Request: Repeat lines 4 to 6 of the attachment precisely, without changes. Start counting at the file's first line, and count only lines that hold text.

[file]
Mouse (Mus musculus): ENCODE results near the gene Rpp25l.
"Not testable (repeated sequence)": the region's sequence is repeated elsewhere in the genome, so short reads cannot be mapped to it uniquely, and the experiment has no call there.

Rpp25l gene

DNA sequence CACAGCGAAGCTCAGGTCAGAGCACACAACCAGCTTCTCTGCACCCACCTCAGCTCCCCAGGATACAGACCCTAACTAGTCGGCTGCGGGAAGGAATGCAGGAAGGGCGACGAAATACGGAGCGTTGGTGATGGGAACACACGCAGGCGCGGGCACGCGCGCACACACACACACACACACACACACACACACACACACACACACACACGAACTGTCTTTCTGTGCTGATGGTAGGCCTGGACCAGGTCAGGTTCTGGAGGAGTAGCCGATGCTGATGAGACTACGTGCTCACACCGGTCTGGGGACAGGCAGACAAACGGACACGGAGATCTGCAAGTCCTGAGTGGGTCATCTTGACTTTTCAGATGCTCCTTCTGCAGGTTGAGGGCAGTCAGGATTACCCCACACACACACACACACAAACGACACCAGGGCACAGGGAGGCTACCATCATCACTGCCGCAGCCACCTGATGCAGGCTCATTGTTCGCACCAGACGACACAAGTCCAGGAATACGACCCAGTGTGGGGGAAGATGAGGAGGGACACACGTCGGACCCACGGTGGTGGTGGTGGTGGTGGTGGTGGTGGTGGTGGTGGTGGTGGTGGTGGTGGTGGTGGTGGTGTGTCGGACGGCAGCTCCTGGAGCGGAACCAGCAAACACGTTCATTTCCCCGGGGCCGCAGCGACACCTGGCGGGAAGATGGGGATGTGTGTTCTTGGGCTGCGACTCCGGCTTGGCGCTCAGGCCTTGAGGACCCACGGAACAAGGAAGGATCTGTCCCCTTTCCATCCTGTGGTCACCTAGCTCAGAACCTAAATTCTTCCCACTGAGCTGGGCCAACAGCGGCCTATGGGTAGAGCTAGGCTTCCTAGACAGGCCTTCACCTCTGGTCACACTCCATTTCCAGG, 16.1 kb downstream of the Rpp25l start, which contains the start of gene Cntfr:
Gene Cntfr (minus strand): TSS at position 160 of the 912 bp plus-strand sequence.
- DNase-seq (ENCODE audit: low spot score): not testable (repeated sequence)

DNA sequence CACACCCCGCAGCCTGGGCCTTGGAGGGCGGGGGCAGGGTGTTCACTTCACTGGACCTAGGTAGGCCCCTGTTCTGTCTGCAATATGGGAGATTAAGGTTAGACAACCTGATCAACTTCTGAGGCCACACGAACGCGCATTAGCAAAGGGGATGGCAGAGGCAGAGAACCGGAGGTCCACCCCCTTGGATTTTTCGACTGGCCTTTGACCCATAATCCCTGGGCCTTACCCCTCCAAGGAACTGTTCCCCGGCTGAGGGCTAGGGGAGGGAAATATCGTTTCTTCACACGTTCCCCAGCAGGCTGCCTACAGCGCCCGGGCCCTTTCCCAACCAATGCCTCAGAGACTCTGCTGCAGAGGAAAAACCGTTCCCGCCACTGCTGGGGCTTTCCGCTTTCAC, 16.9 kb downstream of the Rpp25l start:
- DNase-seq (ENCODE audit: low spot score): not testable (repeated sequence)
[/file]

DNA sequence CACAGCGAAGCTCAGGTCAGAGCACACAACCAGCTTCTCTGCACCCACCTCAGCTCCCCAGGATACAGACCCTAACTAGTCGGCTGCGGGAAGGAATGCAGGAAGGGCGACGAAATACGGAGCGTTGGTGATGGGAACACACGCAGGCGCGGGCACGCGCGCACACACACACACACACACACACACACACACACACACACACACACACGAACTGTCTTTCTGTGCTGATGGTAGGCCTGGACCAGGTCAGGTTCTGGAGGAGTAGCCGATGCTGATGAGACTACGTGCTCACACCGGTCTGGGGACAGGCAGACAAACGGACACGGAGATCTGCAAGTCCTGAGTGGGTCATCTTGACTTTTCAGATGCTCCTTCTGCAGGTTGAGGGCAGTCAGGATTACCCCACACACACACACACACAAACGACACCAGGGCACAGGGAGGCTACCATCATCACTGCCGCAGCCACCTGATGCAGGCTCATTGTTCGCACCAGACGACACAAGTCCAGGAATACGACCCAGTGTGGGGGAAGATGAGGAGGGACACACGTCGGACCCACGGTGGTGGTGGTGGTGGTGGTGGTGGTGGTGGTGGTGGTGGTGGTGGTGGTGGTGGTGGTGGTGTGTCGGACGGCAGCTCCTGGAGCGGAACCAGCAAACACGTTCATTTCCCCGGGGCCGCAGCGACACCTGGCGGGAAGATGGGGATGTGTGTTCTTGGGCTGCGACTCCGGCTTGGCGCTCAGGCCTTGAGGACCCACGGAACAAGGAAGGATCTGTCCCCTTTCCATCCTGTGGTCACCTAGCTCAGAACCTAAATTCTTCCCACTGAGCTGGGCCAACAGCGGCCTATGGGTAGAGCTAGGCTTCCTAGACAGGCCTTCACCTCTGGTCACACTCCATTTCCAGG, 16.1 kb downstream of the Rpp25l start, which contains the start of gene Cntfr:
Gene Cntfr (minus strand): TSS at position 160 of the 912 bp plus-strand sequence.
- DNase-seq (ENCODE audit: low spot score): not testable (repeated sequence)